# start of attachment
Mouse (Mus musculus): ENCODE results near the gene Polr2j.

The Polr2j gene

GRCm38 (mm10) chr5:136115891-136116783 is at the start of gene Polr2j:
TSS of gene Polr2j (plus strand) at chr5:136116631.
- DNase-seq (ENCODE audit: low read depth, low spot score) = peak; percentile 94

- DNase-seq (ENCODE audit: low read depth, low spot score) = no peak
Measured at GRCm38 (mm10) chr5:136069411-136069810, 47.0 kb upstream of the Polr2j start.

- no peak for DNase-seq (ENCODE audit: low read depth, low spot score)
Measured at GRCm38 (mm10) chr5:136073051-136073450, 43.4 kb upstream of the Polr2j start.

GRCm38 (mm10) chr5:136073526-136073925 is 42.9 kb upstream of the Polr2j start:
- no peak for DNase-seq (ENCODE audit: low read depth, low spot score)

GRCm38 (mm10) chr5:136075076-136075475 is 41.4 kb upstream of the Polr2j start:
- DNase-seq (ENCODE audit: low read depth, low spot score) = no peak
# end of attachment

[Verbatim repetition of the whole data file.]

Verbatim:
Mouse (Mus musculus): ENCODE results near the gene Polr2j.

The Polr2j gene

GRCm38 (mm10) chr5:136115891-136116783 is at the start of gene Polr2j:
TSS of gene Polr2j (plus strand) at chr5:136116631.
- DNase-seq (ENCODE audit: low read depth, low spot score) = peak; percentile 94

- DNase-seq (ENCODE audit: low read depth, low spot score) = no peak
Measured at GRCm38 (mm10) chr5:136069411-136069810, 47.0 kb upstream of the Polr2j start.

- no peak for DNase-seq (ENCODE audit: low read depth, low spot score)
Measured at GRCm38 (mm10) chr5:136073051-136073450, 43.4 kb upstream of the Polr2j start.

GRCm38 (mm10) chr5:136073526-136073925 is 42.9 kb upstream of the Polr2j start:
- no peak for DNase-seq (ENCODE audit: low read depth, low spot score)

GRCm38 (mm10) chr5:136075076-136075475 is 41.4 kb upstream of the Polr2j start:
- DNase-seq (ENCODE audit: low read depth, low spot score) = no peak